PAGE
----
Critics of the GOP proposal say that by scaling back the ability to use the caseload reduction credit and requiring 50 percent of recipients to work, the plan would limit states’ flexibility to tailor services that will help recipients to find jobs.
The rules for meeting the work requirement are complicated, identifying some activities as “core” and others as “noncore,” and specifying how many hours have to be spent in core activities rather than noncore activities.
LaDonna Pavetti, senior fellow at the left-leaning Center on Budget and Policy Priorities, believes states won’t provide aid to the people who need it most — but are unable to work — in order to meet the 50 percent standard.
She said the bill would bring the caseload reduction credit down to zero, ensuring that “states would have to have 50 percent of all their work-eligible caseload in countable activities for the required number of hours.” And while some states have a zero percent work requirement, that doesn’t mean some aid recipients aren’t working anyway.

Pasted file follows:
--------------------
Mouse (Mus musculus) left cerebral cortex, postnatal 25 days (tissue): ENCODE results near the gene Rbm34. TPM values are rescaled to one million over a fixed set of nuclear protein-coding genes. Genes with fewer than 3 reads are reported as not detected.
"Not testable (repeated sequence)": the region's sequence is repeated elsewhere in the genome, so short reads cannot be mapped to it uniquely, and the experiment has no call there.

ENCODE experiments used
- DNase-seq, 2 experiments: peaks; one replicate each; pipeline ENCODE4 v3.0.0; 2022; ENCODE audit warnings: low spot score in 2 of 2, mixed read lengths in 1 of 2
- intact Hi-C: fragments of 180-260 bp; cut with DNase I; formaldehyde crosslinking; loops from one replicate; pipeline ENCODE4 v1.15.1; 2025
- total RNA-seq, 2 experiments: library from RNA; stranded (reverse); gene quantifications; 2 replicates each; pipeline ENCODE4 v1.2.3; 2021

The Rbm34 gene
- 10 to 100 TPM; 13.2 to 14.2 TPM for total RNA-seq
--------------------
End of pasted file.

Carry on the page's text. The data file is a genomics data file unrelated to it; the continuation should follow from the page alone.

The bill also would eliminate the provision that allows states to claim a “caseload reduction credit” for spending more state money than required on the program.
A third change would discourage states from providing small TANF payments to people who receive Supplemental Nutrition Assistance Program benefits and are working to bolster the work activity percentage in TANF.
All told, the Congressional Budget Office estimates the provisions would reduce federal spending by a little more than $6 million over a decade — a relative drop in the bucket considering TANF grants are expected to cost $166 billion during that time.
For Democrats trying to keep major changes to benefit programs out of any debt limit deal, such a limited impact may be attractive.